History GCSE Sources Coursework – The Munich Agreement

Authors Avatar
History GCSE Sources Coursework - The Munich Agreement

By R.E. Warden

) What can you learn from source A about Chamberlain's policy towards Germany? (4)

Source A tells me that Chamberlain did not want to go to war with Germany because he thought Germany was a power to be reckoned with, especially since she had Italy's support. He feared that if it came to war Italy could take advantage of its position in the Mediterranean to attack British territory there (such as Gibraltar) and more importantly stop British shipping to and from her empire, which was very important to Britain. It also shows that Chamberlain thought that if it came to war, Hitler could hurt France where she was weakest. Because the source is an unofficial, private document it can accurately show us Chamberlain's opinion, and though it gives us a good idea of his intent, it does not properly show us his official policy. The source shows that Chamberlain did not think Britain's armaments were strong enough to stand against Germany's, and that therefore they must buy time to build up arms, just in case. It also tells me that Chamberlain felt that the dictators could still be reasoned with and were not devoid of any honour or reasonableness, and that he still held some hope of coming to an agreement to suit everybody. He thought that if he appeased Hitler and Mussolini by helping to fix their grievances, they would be happy and the peace of Europe would be assured.

2) Study A and B. In what ways does source B add to your understanding of Chamberlain's foreign policy? (6)

Source B shows me that Chamberlain genuinely believed that even if Britain and France did act, nothing could save Czechoslovakia from being taken over by the Germans if they wanted to do it. He knew that Czechoslovakia was hemmed in on 3 sides by Germany and believed that Germany had every tactical and military advantage around Czechoslovakia, and Russia could not help either because she was too far away. Source B supports source A in that Source B shows me that Chamberlain still thought that Germany was too strong for Britain and France to take on, and that to protect Czechoslovakia would be tantamount to declaring out-and-out war on Germany, which he was strongly against because he thought that Britain had no chance of an easy and quick victory. The source shares with source A the idea that Chamberlain was unwilling to risk going hastily into a war against a major power, which would cost British money and lives and if, as he thought, Britain was not ready, it could mean a repeat of the extended conflict of the first world war, which everyone was keen to avoid. Chamberlain makes it clear in his diary (source B) that he did not think that it was all worth it over one small country that he thought could probably not be saved anyway. Source B like source A is private and unofficial and therefore shows just what Chamberlain is really thinking, more so than A because it is his diary, presumably intended at the time only for him.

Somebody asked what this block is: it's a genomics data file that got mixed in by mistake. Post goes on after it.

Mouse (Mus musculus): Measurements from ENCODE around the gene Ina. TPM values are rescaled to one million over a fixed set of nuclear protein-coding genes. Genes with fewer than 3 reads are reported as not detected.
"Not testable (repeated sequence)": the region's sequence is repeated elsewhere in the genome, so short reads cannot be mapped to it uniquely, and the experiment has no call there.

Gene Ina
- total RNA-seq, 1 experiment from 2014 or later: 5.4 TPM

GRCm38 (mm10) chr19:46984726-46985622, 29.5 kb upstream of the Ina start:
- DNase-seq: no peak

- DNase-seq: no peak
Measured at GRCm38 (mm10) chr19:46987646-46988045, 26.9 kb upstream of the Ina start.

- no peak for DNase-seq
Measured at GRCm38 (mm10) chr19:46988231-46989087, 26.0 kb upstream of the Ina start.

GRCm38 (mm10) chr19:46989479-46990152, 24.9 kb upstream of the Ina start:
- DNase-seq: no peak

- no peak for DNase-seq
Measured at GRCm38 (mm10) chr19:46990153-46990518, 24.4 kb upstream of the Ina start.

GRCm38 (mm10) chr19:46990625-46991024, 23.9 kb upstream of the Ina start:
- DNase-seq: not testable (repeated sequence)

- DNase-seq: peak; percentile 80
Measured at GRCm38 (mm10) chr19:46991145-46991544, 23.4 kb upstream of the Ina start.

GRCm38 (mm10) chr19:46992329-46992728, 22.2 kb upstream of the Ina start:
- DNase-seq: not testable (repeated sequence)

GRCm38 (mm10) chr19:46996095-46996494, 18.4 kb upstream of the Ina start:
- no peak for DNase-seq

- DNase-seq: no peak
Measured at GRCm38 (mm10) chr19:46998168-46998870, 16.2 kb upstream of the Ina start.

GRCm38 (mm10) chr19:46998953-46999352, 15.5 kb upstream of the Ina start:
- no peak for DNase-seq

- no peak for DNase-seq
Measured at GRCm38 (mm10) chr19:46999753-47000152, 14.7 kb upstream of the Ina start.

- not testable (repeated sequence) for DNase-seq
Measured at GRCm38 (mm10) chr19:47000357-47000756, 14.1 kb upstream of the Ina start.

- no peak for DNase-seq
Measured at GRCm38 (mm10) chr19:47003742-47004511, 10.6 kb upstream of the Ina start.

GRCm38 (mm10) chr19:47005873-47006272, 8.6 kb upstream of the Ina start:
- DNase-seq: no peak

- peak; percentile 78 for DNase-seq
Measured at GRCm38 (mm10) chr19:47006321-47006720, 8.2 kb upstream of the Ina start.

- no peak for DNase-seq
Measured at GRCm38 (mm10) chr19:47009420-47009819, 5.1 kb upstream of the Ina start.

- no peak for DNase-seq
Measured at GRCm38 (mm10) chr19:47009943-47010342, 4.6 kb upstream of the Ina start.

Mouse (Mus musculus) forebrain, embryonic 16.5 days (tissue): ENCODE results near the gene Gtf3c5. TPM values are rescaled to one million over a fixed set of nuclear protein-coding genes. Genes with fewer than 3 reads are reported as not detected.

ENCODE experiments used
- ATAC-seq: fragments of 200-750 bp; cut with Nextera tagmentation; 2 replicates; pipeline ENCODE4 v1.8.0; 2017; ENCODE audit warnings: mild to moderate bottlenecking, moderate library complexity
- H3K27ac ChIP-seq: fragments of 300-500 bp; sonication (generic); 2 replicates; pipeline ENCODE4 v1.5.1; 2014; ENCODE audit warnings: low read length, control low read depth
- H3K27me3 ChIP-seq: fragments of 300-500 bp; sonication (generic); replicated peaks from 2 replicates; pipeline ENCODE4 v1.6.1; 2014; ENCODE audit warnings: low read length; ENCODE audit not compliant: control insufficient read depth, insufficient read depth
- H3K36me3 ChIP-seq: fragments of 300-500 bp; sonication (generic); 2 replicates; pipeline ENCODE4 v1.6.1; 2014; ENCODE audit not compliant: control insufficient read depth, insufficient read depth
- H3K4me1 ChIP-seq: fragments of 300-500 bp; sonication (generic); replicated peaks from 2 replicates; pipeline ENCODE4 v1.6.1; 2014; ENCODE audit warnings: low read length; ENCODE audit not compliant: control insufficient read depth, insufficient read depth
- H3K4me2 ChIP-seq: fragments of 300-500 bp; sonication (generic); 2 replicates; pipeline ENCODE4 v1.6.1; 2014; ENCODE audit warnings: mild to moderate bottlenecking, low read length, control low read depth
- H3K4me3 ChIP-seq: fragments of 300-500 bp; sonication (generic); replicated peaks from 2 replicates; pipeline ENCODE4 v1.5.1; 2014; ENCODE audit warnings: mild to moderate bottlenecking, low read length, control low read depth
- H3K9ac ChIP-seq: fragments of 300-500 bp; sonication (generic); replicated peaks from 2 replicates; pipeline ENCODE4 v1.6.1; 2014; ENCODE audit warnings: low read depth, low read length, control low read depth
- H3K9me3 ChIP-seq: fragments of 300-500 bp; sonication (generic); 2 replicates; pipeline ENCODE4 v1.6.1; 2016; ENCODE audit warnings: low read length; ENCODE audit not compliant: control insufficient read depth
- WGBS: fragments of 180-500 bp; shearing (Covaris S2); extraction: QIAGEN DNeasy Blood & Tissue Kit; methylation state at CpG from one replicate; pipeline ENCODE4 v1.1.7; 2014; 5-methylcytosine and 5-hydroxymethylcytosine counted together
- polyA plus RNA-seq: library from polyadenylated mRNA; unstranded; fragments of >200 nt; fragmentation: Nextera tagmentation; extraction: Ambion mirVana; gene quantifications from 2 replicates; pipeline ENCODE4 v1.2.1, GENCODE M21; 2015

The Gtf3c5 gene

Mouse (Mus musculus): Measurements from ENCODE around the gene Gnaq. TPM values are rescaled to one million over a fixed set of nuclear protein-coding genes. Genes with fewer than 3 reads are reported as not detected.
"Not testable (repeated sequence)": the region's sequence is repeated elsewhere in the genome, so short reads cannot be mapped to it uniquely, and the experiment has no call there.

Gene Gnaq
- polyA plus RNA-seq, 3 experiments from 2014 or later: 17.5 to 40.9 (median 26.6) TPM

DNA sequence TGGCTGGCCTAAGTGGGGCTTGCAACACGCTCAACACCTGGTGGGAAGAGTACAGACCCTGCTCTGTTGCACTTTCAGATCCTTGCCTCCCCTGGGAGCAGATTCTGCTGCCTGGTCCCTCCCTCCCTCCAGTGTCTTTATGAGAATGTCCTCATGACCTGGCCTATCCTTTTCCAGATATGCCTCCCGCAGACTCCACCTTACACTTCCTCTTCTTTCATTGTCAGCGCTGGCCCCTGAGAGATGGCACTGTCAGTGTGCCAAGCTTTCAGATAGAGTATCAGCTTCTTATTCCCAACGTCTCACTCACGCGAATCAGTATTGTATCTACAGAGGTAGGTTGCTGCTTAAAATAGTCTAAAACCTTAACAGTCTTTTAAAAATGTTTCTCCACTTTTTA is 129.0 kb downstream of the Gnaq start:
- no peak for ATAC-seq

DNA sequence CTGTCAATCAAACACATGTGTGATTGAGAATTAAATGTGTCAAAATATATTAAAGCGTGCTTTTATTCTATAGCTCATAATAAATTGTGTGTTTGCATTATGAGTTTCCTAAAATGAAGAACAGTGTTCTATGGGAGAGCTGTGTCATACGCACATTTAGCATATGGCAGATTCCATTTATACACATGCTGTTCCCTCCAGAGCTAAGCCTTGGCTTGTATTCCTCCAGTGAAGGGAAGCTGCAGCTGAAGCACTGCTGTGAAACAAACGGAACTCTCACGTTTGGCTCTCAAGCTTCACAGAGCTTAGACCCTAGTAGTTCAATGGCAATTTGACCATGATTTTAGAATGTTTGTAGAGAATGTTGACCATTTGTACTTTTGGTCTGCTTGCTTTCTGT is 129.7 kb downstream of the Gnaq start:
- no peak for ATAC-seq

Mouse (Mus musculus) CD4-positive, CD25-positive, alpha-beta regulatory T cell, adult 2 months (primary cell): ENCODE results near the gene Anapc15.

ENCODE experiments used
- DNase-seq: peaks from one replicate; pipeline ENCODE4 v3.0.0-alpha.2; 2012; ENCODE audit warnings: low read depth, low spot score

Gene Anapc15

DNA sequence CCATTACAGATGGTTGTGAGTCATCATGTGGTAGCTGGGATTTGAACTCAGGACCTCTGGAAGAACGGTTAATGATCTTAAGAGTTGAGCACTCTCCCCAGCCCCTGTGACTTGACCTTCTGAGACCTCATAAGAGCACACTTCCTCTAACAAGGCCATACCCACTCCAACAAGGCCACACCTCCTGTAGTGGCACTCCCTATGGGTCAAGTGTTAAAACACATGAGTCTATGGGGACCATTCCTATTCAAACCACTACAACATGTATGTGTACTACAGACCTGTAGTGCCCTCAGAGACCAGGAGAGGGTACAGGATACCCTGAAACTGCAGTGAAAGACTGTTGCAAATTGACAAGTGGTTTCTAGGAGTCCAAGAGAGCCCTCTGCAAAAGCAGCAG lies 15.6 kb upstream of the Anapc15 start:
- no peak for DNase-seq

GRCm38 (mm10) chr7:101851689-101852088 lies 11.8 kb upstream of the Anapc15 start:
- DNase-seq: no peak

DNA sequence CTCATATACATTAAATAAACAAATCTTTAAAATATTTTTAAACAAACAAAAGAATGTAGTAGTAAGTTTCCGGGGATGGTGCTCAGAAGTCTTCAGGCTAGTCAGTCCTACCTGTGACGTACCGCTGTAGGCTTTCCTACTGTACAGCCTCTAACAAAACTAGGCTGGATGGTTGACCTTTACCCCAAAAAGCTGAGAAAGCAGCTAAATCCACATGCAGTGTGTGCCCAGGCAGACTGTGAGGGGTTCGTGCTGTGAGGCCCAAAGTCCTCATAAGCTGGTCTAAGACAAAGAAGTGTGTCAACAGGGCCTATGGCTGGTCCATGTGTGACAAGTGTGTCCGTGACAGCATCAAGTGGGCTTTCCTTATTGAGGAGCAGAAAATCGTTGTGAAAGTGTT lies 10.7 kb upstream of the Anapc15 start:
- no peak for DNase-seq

3) Study C and D. In what ways does the evidence of these sources help you to understand Chamberlain's attitude towards Hitler? (10)

The author of Source C was a British ambassador and Chamberlain's main source of information in Germany, and as such Chamberlain must have trusted his views as a high-ranking British dignitary who had been living in Germany probably some time. However, it is possible that Henderson had come around to the German point of view from living there so long and is writing his own opinion, which is biased, as is apparent from his comment in C about how he dislikes the Czechs. If he really had come round to the German point of view, then it is possible that he felt for Germany and like many Germans, considered that Hitler could 'make Germany great again'. If this were true, it would mean either that Henderson actually believed that Hitler was reasonable, or that he deliberately misled Chamberlain about Hitler's intent.
Join now!

Alternatively, officials he had spoken to in the German government may simply have misled Henderson. The Germans knew that he was Britain's main source of information and they may have decided to use him to convince Chamberlain that Germany was stronger than she was and that Hitler was open to options other than going to war, thus encouraging him to put off war by appeasement. In source C Henderson leads Chamberlain to believe that Hitler does not really wish to go to war if he has to, as war would help the opponents of Hitler and Nazism, but ...

This is a preview of the whole essay